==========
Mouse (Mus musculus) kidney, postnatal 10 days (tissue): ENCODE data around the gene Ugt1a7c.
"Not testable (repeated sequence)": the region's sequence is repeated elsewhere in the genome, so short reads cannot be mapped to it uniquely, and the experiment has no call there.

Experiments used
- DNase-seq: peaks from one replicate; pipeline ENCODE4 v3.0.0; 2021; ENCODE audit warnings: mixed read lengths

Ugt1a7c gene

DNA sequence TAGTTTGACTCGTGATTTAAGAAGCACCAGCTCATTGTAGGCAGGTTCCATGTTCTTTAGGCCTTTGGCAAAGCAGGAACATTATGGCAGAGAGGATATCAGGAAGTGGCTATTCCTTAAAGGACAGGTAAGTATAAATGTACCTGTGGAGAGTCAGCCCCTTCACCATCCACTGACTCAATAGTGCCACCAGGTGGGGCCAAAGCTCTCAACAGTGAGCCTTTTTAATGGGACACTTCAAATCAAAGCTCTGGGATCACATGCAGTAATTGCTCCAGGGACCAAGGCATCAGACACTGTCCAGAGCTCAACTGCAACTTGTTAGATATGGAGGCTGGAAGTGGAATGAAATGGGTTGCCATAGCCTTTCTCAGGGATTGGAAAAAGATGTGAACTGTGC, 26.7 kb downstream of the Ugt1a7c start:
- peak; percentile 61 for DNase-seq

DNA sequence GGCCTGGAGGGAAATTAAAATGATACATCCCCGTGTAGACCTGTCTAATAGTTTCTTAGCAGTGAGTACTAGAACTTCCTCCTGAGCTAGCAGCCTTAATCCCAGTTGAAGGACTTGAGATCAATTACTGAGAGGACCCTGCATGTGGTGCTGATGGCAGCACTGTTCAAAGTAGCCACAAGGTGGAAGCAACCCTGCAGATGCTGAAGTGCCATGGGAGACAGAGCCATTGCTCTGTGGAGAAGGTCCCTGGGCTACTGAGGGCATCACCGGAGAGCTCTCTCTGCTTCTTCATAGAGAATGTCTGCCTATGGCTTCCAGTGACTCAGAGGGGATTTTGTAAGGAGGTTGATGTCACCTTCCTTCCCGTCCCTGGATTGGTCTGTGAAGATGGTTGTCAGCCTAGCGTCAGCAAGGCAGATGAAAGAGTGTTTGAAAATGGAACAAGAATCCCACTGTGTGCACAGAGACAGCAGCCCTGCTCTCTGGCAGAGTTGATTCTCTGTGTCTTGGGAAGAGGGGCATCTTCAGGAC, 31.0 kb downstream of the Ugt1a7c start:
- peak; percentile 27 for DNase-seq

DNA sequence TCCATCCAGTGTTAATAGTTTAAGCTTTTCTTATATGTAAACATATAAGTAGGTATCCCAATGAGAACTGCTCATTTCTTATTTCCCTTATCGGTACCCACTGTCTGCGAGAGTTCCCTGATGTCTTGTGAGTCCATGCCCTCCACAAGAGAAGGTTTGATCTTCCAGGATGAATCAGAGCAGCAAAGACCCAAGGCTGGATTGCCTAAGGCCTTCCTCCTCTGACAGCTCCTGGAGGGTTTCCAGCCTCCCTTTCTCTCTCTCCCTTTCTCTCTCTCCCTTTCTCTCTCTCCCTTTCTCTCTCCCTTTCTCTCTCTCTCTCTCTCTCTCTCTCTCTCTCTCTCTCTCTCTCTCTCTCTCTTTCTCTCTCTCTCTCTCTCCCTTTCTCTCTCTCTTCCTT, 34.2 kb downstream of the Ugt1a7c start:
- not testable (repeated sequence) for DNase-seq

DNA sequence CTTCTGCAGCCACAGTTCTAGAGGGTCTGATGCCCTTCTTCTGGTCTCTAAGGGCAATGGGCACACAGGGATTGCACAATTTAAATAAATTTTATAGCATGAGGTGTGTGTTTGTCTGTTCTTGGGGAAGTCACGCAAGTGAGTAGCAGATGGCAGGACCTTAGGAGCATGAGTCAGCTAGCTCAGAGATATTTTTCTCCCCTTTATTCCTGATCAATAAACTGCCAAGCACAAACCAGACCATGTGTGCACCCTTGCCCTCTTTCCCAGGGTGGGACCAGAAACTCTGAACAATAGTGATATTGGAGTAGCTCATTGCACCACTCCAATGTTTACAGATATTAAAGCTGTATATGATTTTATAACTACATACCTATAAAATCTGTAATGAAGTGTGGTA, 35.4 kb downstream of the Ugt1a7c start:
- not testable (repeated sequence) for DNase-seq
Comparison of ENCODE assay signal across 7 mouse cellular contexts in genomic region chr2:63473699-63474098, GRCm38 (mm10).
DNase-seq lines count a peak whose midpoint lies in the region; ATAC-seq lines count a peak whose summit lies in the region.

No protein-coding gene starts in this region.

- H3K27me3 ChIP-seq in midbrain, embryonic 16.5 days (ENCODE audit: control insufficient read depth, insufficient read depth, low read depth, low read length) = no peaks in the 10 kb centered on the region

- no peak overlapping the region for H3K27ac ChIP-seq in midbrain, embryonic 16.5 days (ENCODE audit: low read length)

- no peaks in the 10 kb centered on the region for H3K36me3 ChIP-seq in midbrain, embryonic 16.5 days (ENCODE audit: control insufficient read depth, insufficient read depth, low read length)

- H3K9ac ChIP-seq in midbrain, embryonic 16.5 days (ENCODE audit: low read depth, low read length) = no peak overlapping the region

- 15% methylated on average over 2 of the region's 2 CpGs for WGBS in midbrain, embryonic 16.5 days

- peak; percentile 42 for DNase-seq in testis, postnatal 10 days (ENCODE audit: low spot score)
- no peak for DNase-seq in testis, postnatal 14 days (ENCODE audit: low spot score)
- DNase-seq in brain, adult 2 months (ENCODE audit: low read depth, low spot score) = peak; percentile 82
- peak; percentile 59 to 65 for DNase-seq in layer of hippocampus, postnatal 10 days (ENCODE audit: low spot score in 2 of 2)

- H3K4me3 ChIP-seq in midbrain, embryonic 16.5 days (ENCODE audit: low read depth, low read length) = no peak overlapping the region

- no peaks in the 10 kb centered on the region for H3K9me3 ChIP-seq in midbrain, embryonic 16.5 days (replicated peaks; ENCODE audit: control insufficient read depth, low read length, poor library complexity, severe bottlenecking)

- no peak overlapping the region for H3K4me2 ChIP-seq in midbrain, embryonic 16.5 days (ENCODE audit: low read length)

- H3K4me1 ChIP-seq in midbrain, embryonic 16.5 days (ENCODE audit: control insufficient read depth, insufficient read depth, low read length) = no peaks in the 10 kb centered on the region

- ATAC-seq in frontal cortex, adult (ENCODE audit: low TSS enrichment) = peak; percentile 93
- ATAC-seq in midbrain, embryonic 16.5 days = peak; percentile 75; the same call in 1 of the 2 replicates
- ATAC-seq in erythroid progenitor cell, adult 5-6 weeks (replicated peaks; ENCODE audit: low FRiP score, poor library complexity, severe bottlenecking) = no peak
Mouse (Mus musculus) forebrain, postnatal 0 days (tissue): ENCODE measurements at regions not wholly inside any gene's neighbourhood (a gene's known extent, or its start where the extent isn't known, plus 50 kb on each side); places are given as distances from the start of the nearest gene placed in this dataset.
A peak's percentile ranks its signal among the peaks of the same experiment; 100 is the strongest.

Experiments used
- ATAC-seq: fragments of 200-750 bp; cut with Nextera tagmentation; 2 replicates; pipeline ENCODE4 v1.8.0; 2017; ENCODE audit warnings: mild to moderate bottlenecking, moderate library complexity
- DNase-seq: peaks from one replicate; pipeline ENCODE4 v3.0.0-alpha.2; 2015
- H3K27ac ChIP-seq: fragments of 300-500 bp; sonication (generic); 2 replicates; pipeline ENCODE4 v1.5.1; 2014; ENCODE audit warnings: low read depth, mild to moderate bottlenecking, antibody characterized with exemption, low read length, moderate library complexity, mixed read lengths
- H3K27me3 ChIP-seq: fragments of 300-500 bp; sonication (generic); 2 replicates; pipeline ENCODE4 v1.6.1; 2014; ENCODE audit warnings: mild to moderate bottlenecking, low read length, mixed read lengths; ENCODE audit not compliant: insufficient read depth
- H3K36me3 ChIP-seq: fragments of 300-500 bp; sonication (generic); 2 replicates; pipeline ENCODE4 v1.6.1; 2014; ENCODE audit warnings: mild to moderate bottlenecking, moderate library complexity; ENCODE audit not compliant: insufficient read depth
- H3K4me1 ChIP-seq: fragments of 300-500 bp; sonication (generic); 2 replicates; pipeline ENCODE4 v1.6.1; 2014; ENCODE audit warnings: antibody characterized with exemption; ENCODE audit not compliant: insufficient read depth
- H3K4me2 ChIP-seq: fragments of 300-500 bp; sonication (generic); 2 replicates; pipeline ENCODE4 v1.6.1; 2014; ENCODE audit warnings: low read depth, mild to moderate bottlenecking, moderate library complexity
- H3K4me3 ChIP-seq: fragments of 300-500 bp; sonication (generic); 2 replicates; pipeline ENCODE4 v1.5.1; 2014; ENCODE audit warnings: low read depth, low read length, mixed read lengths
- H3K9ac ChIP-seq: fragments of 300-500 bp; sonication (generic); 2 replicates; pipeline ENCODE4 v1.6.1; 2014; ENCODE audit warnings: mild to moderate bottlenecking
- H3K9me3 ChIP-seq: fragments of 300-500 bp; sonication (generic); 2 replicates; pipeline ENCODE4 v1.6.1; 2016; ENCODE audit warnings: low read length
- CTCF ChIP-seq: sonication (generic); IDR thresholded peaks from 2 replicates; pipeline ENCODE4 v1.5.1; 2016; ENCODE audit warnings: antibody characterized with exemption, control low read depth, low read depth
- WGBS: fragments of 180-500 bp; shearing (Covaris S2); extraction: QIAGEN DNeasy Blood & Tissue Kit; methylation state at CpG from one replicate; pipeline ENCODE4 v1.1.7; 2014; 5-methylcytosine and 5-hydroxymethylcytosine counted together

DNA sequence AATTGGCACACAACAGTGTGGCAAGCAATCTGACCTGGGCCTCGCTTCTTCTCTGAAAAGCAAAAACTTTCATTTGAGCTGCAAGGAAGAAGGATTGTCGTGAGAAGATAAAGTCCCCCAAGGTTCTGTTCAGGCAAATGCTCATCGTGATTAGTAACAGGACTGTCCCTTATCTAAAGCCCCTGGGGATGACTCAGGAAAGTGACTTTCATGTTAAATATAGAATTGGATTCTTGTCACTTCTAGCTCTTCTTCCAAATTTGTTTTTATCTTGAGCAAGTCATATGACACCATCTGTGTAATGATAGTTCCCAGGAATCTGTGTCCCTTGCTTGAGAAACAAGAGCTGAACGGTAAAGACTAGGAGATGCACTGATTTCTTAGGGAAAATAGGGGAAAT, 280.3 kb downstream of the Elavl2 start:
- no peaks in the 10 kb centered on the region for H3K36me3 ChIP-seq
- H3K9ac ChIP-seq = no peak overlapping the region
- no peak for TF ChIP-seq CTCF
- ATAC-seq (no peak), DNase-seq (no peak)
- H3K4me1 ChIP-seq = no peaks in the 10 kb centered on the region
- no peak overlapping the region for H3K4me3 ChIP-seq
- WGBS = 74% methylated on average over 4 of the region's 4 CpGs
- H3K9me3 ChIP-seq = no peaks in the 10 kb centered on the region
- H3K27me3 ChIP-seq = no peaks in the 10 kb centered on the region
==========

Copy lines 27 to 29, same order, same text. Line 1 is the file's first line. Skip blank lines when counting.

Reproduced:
- no peaks in the 10 kb centered on the region for H3K9me3 ChIP-seq in midbrain, embryonic 16.5 days (replicated peaks; ENCODE audit: control insufficient read depth, low read length, poor library complexity, severe bottlenecking)

- no peak overlapping the region for H3K4me2 ChIP-seq in midbrain, embryonic 16.5 days (ENCODE audit: low read length)

- H3K4me1 ChIP-seq in midbrain, embryonic 16.5 days (ENCODE audit: control insufficient read depth, insufficient read depth, low read length) = no peaks in the 10 kb centered on the region